But if you see yourself becoming seriously involved in the sport of radio controlled vehicles, sometimes even racing someday, then you may want to familiarize yourself with "hobby-grade" models. Hobby-grade models are more advanced in design and are built to be durable, rugged, and customizable. Unlike their toy-grade cousin's, hobby-grade models have standardized motors, actual working suspensions, and separate electronic components that are individually replaceable if they fail. Hobby-grade models are either powered by an electric motor and battery or an engine that runs on fuel. Depending on the model you choose, speeds between 20mph – 70mph are quite common. In fact, the current top speed record is held by Nic Case at 161.76 mph! Typically, even the slowest Hobby grade RC vehicle will outperform the "best" of toy-grade variety. The biggest advantages of hobby-grade models are better speed, durability, more handling control, and excellent overall performance. However, just as their toy-grade cousins, hobby-grade models do have a few disadvantages as well: cost, repair and maintenance, time-commitment. Hobby-grade models are generally more expensive to get into prices ranging from as low as $ 100 to well over $ 500, depending on the model. Hobby-grade models WILL require repairs. With many models reaching top periods of 50+ mph it is inevitable that crashes WILL occur and things WILL break and will either need to be repaired or replaced, adding to the cost of owning the vehicle. Also, while electric engine models do not require much adjusting other than keeping your battery packs charged, the same can not be said for fuel-powered models. Fuel-powered engines require frequent adjustments and fine tuning in order to ensure that they are burning fuel appropriately and running in peak condition. And if all these things sound just a little bit time consuming, your assumption is correct. Hobby-grade models absolutely DO take more time to assemble, learn, repair, maintain, and keep running. However, do not let these factors dissuade you from hobby-grade models, for these very same factors are the reason that hobby-grade enthusiast love the sport! They LOVE these "disadvantages" as they allow them to be more hands-on with their vehicle and customize it to his or her exact liking and extremely making their vehicle entirely their own.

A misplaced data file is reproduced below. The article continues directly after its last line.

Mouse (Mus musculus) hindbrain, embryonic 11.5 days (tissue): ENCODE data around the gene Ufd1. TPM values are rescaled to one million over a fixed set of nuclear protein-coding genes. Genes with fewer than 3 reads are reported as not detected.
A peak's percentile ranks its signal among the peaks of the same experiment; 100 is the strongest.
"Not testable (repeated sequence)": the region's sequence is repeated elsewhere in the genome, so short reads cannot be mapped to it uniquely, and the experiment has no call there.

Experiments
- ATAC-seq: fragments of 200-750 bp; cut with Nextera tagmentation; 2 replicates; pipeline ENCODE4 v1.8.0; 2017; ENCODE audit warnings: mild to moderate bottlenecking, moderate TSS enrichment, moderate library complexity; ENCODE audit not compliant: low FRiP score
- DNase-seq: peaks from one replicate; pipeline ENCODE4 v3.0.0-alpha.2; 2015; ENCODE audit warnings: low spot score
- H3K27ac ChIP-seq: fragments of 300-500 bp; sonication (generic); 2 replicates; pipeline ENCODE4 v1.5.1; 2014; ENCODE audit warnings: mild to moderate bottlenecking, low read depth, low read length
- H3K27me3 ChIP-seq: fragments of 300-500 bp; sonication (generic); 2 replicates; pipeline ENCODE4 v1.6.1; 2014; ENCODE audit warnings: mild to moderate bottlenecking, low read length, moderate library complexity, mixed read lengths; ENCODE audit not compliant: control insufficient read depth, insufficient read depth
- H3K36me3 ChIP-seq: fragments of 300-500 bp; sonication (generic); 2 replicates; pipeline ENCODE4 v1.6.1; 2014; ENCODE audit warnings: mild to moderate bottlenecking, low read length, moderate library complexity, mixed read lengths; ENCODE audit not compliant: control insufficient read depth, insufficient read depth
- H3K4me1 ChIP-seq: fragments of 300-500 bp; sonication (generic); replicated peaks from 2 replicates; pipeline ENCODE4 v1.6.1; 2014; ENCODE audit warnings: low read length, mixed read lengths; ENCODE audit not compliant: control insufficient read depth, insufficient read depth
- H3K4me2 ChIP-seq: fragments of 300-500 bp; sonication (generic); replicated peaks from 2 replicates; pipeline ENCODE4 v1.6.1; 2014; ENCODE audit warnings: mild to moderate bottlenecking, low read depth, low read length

Whichever path you take as your first step into the RC hobby is up to you. Many in the RC hobby have just one or two vehicles that continually tweak, upgrade, and modify while others specialize in certain types of RC vehicles such as large scale, micro, vintage, just boats, or just touring cars that they buy ready-to -run or build themselves. Still others may have a wide-ranged collection of both toy-grade and hobby-grade RCs of all types and sizes. Your approach is your own based on time, money, and interests. There is no right or wrong path to the RC hobby!

Source by Darrell O'Hare